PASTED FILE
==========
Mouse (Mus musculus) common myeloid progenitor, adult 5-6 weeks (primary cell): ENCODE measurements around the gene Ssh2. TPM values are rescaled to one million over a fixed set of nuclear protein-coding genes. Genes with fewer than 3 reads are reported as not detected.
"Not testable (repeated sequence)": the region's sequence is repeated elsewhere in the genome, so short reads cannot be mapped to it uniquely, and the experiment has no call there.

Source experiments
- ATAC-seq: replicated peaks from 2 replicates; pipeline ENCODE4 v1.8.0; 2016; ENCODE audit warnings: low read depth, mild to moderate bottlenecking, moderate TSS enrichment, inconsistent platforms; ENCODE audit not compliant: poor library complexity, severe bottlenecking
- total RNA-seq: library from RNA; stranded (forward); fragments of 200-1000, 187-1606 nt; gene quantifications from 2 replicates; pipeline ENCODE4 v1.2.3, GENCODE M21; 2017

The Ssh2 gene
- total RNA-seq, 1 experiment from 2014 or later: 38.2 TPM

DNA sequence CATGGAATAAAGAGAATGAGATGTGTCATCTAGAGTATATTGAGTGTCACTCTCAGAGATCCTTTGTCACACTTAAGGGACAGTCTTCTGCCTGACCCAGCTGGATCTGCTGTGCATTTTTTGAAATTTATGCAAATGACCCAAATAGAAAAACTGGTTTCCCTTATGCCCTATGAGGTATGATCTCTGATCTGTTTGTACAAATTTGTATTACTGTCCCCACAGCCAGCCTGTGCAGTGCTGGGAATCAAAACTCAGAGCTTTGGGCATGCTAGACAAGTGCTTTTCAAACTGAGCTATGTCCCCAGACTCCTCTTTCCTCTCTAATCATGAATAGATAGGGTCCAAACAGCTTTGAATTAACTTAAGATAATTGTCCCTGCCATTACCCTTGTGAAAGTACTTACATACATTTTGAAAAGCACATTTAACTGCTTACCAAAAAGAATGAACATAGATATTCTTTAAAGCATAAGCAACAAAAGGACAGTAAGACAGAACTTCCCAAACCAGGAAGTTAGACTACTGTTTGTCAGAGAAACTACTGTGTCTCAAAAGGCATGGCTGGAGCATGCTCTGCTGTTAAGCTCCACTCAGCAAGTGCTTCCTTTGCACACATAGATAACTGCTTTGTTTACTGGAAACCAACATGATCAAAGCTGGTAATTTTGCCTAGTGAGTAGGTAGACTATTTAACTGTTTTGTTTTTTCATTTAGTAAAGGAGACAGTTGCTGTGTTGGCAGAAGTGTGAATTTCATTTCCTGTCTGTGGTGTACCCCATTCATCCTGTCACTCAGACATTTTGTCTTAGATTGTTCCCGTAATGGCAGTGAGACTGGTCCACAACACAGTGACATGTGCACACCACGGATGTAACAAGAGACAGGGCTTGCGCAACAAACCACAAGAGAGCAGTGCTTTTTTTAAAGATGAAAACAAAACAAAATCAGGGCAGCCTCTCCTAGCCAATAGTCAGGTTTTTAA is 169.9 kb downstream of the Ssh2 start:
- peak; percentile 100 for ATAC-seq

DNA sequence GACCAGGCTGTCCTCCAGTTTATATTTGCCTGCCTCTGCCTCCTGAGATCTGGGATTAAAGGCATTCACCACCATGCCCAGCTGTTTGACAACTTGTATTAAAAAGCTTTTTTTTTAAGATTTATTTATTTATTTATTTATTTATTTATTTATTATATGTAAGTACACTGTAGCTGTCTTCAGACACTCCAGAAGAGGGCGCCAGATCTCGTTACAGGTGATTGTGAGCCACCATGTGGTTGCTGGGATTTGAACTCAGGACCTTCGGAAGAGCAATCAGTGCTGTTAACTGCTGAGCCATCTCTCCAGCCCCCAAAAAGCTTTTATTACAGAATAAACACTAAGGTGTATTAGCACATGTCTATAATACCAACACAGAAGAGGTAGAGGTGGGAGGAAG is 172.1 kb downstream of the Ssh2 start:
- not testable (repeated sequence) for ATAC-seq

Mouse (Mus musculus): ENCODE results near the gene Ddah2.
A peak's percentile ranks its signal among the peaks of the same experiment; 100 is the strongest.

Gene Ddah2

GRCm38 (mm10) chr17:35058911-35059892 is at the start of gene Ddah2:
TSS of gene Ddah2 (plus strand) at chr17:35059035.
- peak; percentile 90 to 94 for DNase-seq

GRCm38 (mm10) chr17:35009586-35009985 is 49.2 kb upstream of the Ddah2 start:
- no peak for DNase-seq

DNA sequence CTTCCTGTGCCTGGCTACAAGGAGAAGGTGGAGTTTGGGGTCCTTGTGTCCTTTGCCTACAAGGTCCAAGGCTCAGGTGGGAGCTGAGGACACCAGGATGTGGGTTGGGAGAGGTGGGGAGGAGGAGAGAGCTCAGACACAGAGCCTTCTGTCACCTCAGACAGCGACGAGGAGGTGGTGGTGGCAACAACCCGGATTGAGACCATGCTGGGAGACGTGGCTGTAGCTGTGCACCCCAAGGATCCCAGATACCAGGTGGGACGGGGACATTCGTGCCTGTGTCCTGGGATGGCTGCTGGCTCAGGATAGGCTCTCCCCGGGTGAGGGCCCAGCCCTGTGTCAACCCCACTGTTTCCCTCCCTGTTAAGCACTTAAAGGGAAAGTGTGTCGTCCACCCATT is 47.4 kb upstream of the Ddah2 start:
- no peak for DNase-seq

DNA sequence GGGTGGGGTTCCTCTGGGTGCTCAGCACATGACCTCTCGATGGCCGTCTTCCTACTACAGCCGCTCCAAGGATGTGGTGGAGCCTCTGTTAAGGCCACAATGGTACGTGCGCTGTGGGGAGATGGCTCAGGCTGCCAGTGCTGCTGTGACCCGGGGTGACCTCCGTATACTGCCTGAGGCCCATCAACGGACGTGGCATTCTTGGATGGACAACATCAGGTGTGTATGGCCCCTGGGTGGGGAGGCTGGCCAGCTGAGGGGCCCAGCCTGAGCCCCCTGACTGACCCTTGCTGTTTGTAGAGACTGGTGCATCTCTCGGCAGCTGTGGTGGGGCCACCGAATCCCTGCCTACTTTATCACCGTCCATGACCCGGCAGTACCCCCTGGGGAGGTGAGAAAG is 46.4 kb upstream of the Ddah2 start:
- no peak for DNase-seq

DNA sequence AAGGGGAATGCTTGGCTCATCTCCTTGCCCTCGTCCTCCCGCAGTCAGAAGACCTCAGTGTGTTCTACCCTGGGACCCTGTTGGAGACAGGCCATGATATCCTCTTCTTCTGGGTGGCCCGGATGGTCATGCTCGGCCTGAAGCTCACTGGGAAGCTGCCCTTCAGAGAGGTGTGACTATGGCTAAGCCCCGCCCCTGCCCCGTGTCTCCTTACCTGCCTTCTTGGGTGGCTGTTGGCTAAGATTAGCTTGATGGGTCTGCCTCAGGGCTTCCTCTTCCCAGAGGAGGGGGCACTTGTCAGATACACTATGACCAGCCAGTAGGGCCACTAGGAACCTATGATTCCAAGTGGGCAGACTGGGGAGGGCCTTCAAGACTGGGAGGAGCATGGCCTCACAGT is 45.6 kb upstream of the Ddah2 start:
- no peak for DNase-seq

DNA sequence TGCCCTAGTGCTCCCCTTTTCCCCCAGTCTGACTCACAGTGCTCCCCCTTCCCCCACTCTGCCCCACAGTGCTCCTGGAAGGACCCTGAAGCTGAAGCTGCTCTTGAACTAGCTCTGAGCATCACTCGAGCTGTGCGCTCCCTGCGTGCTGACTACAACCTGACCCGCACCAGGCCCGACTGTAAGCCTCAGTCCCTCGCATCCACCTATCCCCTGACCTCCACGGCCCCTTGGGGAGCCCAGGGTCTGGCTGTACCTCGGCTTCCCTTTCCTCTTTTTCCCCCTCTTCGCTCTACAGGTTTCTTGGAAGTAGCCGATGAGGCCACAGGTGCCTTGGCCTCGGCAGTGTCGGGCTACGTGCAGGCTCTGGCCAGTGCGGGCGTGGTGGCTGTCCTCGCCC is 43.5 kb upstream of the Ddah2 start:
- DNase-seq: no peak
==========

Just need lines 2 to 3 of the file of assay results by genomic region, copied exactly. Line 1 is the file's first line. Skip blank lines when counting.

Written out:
"Not testable (repeated sequence)": the region's sequence is repeated elsewhere in the genome, so short reads cannot be mapped to it uniquely, and the experiment has no call there.

Source experiments